In addition, antibiotics will be given to prevent infections. You will continue to take them on discharge from the hospital to help prevent infection. When an infection is suspected, the doctor will order that samples be collected and cultured. These may include urine, blood, sputum and stool samples, smears from the throat, rectum, catheter site, and any suspicious skin ruptures.
You will also have a chest x-ray. Additional antibiotics may be given to combat suspected infection. Hair loss usually occurs one to two weeks after chemotherapy or TBI. This is temporary and the hair is expected to grow back.
We recommend shaving or cutting your hair very short to avoid itching when there is hair loss. In most cases, it develops 1 to 6 months after allogeneic stem cell transplantation, when the immune system is still very weak. Reading about these long-term effects can be overwhelming and a little overwhelming, especially if you're preparing for a stem cell transplant or have recently had a stem cell transplant. These services are provided by clinical nurse specialists with extensive experience in the needs of stem cell transplant recipients.
The median age at the time of stem cell transplant was 33 years and the median time since transplant was almost 8 years. Undergoing a stem cell transplant can have a long-term impact on your health and well-being, so you'll be invited to annual checkups where you can monitor your progress. Stem cell transplant may affect parts of the body that produce hormones, such as the thyroid, pancreas, and sex glands. Research Reports on Autologous Allogeneic Stem Cell Transplantation %26 for Recurrent and Newly Diagnosed Mantle Cell Lymphoma.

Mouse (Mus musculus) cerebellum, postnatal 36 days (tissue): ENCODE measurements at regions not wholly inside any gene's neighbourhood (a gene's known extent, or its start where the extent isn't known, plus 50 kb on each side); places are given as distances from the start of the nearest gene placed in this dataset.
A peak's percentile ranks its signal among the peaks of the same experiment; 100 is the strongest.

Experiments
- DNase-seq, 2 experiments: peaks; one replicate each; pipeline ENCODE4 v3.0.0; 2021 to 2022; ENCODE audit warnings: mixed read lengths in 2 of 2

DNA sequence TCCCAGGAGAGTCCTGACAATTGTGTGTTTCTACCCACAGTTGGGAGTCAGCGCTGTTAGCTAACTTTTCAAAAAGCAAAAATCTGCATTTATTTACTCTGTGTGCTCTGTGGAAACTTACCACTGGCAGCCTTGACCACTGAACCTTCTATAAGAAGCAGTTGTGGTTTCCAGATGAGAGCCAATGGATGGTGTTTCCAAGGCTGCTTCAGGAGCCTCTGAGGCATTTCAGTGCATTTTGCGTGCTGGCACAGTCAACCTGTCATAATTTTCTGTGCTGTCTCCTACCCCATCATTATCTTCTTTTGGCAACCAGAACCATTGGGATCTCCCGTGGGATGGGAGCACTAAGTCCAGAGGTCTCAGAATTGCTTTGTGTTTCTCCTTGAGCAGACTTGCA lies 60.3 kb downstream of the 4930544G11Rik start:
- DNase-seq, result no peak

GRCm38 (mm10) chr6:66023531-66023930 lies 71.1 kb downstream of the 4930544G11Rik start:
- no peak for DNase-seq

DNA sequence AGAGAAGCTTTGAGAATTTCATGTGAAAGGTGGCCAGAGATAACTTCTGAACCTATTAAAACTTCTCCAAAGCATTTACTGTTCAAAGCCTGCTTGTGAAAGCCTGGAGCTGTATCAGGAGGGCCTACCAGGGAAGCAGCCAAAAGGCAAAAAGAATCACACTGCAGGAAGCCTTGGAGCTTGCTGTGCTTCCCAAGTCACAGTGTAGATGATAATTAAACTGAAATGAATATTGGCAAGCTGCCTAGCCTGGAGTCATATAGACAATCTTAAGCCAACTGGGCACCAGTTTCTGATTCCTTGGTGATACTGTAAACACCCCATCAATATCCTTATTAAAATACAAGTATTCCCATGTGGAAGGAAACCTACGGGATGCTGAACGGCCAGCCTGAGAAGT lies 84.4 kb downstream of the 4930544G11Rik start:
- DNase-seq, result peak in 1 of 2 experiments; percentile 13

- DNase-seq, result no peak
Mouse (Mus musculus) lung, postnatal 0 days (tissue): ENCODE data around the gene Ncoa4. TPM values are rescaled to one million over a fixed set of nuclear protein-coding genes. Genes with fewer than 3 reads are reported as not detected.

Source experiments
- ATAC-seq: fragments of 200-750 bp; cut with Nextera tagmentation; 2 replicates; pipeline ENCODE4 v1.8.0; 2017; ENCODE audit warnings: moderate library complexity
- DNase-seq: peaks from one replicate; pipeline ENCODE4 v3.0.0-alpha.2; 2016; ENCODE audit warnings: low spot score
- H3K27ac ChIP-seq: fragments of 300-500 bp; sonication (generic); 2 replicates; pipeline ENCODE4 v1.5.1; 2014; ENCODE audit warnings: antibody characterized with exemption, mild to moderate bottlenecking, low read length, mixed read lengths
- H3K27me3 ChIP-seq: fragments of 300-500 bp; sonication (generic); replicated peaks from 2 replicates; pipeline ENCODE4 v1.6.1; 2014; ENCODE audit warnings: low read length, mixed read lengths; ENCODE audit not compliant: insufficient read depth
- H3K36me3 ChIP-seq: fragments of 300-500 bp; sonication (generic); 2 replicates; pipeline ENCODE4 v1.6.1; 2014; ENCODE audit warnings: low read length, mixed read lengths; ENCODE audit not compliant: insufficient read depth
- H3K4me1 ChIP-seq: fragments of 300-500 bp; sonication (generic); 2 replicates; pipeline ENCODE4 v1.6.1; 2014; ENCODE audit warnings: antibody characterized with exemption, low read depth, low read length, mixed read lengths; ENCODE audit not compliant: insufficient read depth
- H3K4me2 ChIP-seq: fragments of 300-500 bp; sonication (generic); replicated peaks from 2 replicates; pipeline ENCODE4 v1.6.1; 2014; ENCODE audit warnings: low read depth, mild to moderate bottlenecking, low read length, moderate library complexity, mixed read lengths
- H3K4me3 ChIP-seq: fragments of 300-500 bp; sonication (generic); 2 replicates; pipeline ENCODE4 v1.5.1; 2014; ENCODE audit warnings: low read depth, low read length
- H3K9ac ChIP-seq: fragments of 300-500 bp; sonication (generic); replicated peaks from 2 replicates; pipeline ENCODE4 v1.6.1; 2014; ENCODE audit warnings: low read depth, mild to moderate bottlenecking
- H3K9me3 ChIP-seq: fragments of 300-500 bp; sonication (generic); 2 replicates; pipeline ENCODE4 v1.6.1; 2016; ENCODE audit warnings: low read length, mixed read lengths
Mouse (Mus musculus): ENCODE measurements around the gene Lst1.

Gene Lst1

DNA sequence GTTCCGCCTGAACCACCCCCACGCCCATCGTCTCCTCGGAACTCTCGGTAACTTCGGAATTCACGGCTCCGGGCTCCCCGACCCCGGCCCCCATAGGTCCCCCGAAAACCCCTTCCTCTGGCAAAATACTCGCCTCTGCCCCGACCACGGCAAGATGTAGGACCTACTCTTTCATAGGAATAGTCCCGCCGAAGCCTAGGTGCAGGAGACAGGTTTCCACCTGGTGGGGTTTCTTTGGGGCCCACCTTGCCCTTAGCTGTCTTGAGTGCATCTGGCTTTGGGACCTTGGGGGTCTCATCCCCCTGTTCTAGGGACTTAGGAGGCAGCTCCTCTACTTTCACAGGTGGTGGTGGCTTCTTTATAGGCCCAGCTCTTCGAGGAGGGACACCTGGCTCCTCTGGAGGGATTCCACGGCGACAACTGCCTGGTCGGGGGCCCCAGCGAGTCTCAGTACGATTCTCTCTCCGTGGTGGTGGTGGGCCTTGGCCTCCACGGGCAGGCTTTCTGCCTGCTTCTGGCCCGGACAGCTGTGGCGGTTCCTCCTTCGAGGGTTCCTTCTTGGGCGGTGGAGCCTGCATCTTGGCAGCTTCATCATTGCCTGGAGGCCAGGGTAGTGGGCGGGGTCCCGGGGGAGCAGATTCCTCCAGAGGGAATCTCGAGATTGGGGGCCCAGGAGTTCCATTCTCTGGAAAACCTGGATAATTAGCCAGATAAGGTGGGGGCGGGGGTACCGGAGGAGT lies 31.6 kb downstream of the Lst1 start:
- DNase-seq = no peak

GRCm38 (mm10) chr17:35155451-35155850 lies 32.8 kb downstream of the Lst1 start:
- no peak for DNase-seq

According to one of the first online publications in the journal Cancer, some patients who have undergone allogeneic stem cell transplantation have a higher risk of developing solid cancers (cancers that do not originate in the blood or lymph), especially if the donor was a woman. This radiation therapy aims to destroy the remaining cancer cells and further suppress the immune system. Researchers from British Columbia, Canada, recently conducted a clinical study to review the incidence of second solid cancers that developed among patients who underwent allogeneic stem cell transplantation. Osteoporosis (or thinning of the bones) is a common problem for many people as they age, but it is more likely to occur after a stem cell transplant.
A study was conducted to investigate possible differences in reproductive function in long-term stem cell transplant survivors. Post-transplant lymphoproliferative disorder (PTSD) is an out-of-control growth of lymph cells, actually a type of lymphoma, that can develop after an allogeneic stem cell transplant. As transplant methods have improved, more people live longer and doctors learn more about the long-term outcomes of stem cell transplant. Stem Cell Transplant Complications Affecting Infections in Stem Cell Transplant Recipients, with Analogies to Patients with Hematologic Malignancies.
Recovery may take longer if you have had your own stem cells (instead of stem cells from a donor). . .